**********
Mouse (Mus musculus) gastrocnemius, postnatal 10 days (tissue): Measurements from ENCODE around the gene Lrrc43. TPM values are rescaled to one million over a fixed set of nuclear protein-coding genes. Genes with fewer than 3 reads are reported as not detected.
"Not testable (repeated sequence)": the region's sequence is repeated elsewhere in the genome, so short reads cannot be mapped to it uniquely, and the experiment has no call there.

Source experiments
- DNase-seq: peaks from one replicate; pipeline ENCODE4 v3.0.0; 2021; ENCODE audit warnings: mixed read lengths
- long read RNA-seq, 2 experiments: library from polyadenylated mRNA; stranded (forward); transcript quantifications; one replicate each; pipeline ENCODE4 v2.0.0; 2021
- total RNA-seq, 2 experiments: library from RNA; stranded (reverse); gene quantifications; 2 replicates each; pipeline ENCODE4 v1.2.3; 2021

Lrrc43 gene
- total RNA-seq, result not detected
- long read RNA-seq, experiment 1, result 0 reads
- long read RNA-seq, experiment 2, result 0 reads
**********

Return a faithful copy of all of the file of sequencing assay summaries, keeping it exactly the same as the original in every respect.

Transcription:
Mouse (Mus musculus) gastrocnemius, postnatal 10 days (tissue): Measurements from ENCODE around the gene Lrrc43. TPM values are rescaled to one million over a fixed set of nuclear protein-coding genes. Genes with fewer than 3 reads are reported as not detected.
"Not testable (repeated sequence)": the region's sequence is repeated elsewhere in the genome, so short reads cannot be mapped to it uniquely, and the experiment has no call there.

Source experiments
- DNase-seq: peaks from one replicate; pipeline ENCODE4 v3.0.0; 2021; ENCODE audit warnings: mixed read lengths
- long read RNA-seq, 2 experiments: library from polyadenylated mRNA; stranded (forward); transcript quantifications; one replicate each; pipeline ENCODE4 v2.0.0; 2021
- total RNA-seq, 2 experiments: library from RNA; stranded (reverse); gene quantifications; 2 replicates each; pipeline ENCODE4 v1.2.3; 2021

Lrrc43 gene
- total RNA-seq, result not detected
- long read RNA-seq, experiment 1, result 0 reads
- long read RNA-seq, experiment 2, result 0 reads